Gavin Douglas

Gavin Douglas was a Scottish poet, translator of ancient classics and a bishop. He was one of the small group of poets known as The Makars, other members including William Dunbar and Robert Henryson. They wrote in an Anglic language called Middle Scots during the northern renaissance period of the 15th and 16th centuries. Douglas was well known in political and religious circles but he is better remembered for major works such as his faithful translation of Virgil’s ancient work the Aeneid. This newer version was called the Eneados and it stands as the...

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Gavin Douglas Bio

gdGavin Douglas was a Scottish poet, translator of ancient classics and a bishop. He was one of the small group of poets known as The Makars, other members including William Dunbar and Robert Henryson. They wrote in an Anglic language called Middle Scots during the northern renaissance period of the 15th and 16th centuries. Douglas was well known in political and religious circles but he is better remembered for major works such as his faithful translation of Virgil’s ancient work the Aeneid. This newer version was called the Eneados and it stands as the very first translation of its kind in any Anglic language.

The date of his birth is unclear but Vatican records suggest that it was sometime during the year 1476. He was born into a noble family residing at Tantallon Castle, East Lothian. He may have been christened with either of the variants of his name, such as Gawin, Gawane or Gawain. His father was Archibald, the 5th Earl of Angus. A career as a minister of the church was mapped out for him following studies at St Andrews University between the ages of 13 and 18 and he studied further in Paris. He held positions in Aberdeenshire, East Lothian and then he became dean of an Edinburgh church in 1501.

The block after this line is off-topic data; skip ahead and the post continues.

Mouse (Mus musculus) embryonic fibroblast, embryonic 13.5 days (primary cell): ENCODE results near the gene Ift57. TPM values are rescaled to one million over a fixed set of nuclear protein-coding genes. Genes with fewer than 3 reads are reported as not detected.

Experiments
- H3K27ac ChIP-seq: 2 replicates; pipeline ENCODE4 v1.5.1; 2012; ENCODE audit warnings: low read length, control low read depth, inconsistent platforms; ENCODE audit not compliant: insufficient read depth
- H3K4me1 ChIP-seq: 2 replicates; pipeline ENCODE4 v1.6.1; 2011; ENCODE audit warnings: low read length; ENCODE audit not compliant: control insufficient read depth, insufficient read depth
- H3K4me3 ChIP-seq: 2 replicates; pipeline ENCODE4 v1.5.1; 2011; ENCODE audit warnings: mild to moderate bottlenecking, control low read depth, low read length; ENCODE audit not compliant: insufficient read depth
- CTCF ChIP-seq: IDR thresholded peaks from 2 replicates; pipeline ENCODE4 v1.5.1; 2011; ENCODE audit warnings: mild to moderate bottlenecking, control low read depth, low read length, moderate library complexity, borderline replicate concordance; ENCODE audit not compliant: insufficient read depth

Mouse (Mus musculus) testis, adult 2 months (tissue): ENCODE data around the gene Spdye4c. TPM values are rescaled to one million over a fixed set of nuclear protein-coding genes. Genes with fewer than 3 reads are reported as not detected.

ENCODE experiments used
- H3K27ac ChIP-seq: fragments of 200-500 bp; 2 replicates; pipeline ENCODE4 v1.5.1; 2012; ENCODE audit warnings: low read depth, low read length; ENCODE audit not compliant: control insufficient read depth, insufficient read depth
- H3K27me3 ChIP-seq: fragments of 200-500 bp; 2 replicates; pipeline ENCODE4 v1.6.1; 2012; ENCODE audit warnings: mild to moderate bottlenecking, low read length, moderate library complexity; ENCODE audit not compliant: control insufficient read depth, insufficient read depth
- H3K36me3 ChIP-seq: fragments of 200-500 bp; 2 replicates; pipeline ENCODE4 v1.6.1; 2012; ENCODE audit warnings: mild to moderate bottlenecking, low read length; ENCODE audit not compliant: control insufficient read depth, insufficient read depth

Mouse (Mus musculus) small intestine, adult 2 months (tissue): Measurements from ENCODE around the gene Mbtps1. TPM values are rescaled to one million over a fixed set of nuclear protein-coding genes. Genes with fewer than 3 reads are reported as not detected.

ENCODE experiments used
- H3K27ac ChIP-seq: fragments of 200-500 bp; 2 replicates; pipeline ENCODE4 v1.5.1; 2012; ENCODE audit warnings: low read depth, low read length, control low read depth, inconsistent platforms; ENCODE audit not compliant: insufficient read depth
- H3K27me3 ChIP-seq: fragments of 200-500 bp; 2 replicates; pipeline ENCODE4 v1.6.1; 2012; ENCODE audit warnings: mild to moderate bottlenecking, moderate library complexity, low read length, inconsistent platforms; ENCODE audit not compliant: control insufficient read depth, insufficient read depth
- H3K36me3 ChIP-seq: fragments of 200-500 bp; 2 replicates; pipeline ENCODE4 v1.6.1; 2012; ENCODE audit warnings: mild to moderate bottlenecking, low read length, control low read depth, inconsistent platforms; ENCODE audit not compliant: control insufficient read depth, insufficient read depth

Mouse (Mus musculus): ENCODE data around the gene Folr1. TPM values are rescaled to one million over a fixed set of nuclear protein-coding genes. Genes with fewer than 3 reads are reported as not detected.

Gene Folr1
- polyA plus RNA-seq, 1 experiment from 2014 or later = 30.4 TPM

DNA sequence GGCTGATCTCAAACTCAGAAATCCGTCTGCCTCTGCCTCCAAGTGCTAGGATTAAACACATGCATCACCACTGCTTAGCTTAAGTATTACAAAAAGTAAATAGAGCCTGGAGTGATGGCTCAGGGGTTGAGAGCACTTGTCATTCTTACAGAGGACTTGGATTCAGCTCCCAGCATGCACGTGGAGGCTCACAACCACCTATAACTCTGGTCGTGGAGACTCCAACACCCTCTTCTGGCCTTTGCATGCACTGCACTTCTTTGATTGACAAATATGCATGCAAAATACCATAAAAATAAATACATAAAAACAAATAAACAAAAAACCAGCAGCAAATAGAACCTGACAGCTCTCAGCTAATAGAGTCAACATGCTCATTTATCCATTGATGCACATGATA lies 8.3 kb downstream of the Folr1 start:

Douglas spent the next 12 years concentrating on writing and ecclesiastical duties but the Battle of Flodden in 1513 changed his focus. After the Scots were routed, and their king was killed in battle, he dedicated much of his time to matters of public interest. His noble family connections put him in a good position with Margaret Tudor, the slain king’s widow, and he was a personal adviser to the Queen Regent on matters of state. She granted him the Abbacy of Aberbrothwick although this did not last due to political in-fighting, not least because he was prominent in moves to get Margaret and her son moved to the court of King Henry VIII in England.

Douglas recovered his position though and was eventually made Bishop of Dunkeld in 1516. This gave him much power, both at home and in Europe. He craved even more, such as the archbishopric of St Andrews, but his career was tragically cut short when he fell ill during a period of exile in London and succumbed to the plague like so many others had already done.

His best literary work was done before he reached the age of 40 and little of it exists today. In addition to the above mentioned Eneados he wrote other long pieces of poetry such as The Palice of Honour, written in 1501. This was at least 2000 lines, written in nine-line stanzas, and took the form of a dream allegory. Other work included Conscience and, possibly, King Hart. His most significant work was Eneados though which was completed in 1513. Here are the opening lines from this huge piece of work:

Despite his growing influence as a statesman, church minister and writer he was forced into exile during the year 1522 and found a safe refuge in London. However the plague was rampant at this time and he was struck down with this fatal illness.

Bishop Gavin Douglas died in September 1522 at the age of 46.